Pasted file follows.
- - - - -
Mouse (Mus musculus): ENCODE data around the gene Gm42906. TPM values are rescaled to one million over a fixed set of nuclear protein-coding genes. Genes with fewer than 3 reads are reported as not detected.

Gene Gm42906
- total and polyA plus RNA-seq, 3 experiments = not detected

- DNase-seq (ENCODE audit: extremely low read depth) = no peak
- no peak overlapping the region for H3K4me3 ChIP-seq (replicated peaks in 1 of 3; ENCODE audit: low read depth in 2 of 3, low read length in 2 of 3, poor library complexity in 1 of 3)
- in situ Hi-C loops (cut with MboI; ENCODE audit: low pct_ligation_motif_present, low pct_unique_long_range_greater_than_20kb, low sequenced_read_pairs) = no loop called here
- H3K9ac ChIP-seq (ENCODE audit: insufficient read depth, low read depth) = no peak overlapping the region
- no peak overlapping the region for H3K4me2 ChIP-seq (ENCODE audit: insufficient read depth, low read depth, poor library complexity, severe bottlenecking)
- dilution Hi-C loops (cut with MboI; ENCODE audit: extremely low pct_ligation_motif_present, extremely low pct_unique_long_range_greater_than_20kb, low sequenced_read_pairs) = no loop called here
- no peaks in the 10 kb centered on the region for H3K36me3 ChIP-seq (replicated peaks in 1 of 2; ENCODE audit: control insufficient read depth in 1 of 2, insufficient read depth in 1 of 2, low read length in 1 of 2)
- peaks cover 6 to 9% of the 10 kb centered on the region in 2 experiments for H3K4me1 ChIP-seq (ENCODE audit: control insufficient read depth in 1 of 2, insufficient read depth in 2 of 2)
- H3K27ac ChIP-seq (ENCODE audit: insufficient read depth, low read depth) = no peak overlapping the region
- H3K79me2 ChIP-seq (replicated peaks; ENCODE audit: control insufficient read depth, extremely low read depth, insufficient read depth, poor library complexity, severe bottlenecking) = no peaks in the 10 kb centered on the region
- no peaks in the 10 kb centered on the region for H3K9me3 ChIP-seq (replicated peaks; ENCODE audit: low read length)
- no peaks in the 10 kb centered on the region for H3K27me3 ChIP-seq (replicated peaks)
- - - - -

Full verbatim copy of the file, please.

Mouse (Mus musculus): ENCODE data around the gene Gm42906. TPM values are rescaled to one million over a fixed set of nuclear protein-coding genes. Genes with fewer than 3 reads are reported as not detected.

Gene Gm42906
- total and polyA plus RNA-seq, 3 experiments = not detected

- DNase-seq (ENCODE audit: extremely low read depth) = no peak
- no peak overlapping the region for H3K4me3 ChIP-seq (replicated peaks in 1 of 3; ENCODE audit: low read depth in 2 of 3, low read length in 2 of 3, poor library complexity in 1 of 3)
- in situ Hi-C loops (cut with MboI; ENCODE audit: low pct_ligation_motif_present, low pct_unique_long_range_greater_than_20kb, low sequenced_read_pairs) = no loop called here
- H3K9ac ChIP-seq (ENCODE audit: insufficient read depth, low read depth) = no peak overlapping the region
- no peak overlapping the region for H3K4me2 ChIP-seq (ENCODE audit: insufficient read depth, low read depth, poor library complexity, severe bottlenecking)
- dilution Hi-C loops (cut with MboI; ENCODE audit: extremely low pct_ligation_motif_present, extremely low pct_unique_long_range_greater_than_20kb, low sequenced_read_pairs) = no loop called here
- no peaks in the 10 kb centered on the region for H3K36me3 ChIP-seq (replicated peaks in 1 of 2; ENCODE audit: control insufficient read depth in 1 of 2, insufficient read depth in 1 of 2, low read length in 1 of 2)
- peaks cover 6 to 9% of the 10 kb centered on the region in 2 experiments for H3K4me1 ChIP-seq (ENCODE audit: control insufficient read depth in 1 of 2, insufficient read depth in 2 of 2)
- H3K27ac ChIP-seq (ENCODE audit: insufficient read depth, low read depth) = no peak overlapping the region
- H3K79me2 ChIP-seq (replicated peaks; ENCODE audit: control insufficient read depth, extremely low read depth, insufficient read depth, poor library complexity, severe bottlenecking) = no peaks in the 10 kb centered on the region
- no peaks in the 10 kb centered on the region for H3K9me3 ChIP-seq (replicated peaks; ENCODE audit: low read length)
- no peaks in the 10 kb centered on the region for H3K27me3 ChIP-seq (replicated peaks)